A Guide to Purchasing Table Glass, Desktop Glass, Glass Shelves & Bureau Top Glass
This article will help you understand options and language for ordering table top glass or more correctly, tabletop glass.
Solid Top vs. Open Top Tables
Examples of solid top tables include most dining room and kitchen tables. Coffee tables, desks, and bureaus generally are solid tops. This is very simple as they have a solid sheet of material, usually wood, underneath the glass which helps support the glass. The glass can be thinner as it is not structurally supporting the whole weight of the load.
An open top table does not have solid support underneath it – the glass is supported by slats, tracking, or shelf-type supports. This is a crucial difference when purchasing tabletop glass. This glass must do a big share of the heavy lifting. Most open top tables require tempered glass to provide the structural strength to support the weight loads that may be placed on the them.
Thick vs. Not So Thick
There are two reasons to discuss thickness. The first one, which we have touched upon, is the weight that it can hold. That is a simple mathematical formula. The second is how it looks. That is always a trickier question and perhaps a matter of opinion. Highly regarded designers tend to feel that thicker glass is richer and better. Are they right? I will leave it up to you to decide. The most common thicknesses are ¼”, ⅜”, and ½”.
1/4" glass (left) | 1/2" glass (right)
Annealed vs. Tempered Glass
Annealed glass is something everyone knows but has never heard of. It is basic everyday glass and you may think of it as standard glass. Tempered glass is toughened glass and is a safety glass. It is much stronger, has more thermal tolerance, and scratches less readily. I would not put a 350-degree roasting pan on it, but it is more forgiving. Check out more details on the differences.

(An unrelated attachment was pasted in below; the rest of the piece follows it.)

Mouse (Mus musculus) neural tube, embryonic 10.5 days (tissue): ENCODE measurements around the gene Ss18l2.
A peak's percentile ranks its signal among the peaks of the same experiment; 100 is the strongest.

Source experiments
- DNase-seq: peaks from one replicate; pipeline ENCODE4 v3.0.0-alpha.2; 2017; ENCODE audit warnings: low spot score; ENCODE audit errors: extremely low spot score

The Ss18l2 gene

Clear Glass vs. Low Iron Glass
Many customers are puzzled by this question. Clear glass is indeed mostly clear, but it has a minor green tint when looking at it head on. "Low iron” glass is ultra-clear. This difference is quite significant. Learn more, including differences between clear glass and tinted, or pattern glass.
Types of corners
There are different types of corners that you can get with tabletop glass. Blunt, dime, nickel, quarter, and radius corners are all options. To be blunt, you should not nickel and dime the importance of corners, so click here to learn more once you finish groaning over that pun.
Seamed vs. Polished
A seamed edge is basically just a safety edge where the burrs are removed. Technically, a seamed edge can have some chipping and still be considered “sellable” quality.
Glass vs. Acrylic (Polycarbonate)
Acrylic glass, sometimes known as the brand Plexiglas® and Polycarbonate, sometimes known as the brand as Lexan®, are sometimes considered as a replacement for tempered glass, especially in exterior applications.
Ovals vs. Ellipses vs. Odd Shape Templates
Tables, bureaus, desks, and cabinets come in many shapes. Squares, rectangles, and circles are easily defined. Ovals are a little different as there are different types. Most ovals we run into are elliptical or what we call race track. I did some research and found a very handy guide for picking the oval you have. Keep in mind this was allegedly made for school children. You will be tested!
So what to do if your table does not fit a specific shape? At that point a simple template can be used for the shape. A simple trace of the edge with a pencil and some cardboard can be enough for us to manufacture the perfect tabletop glass for you.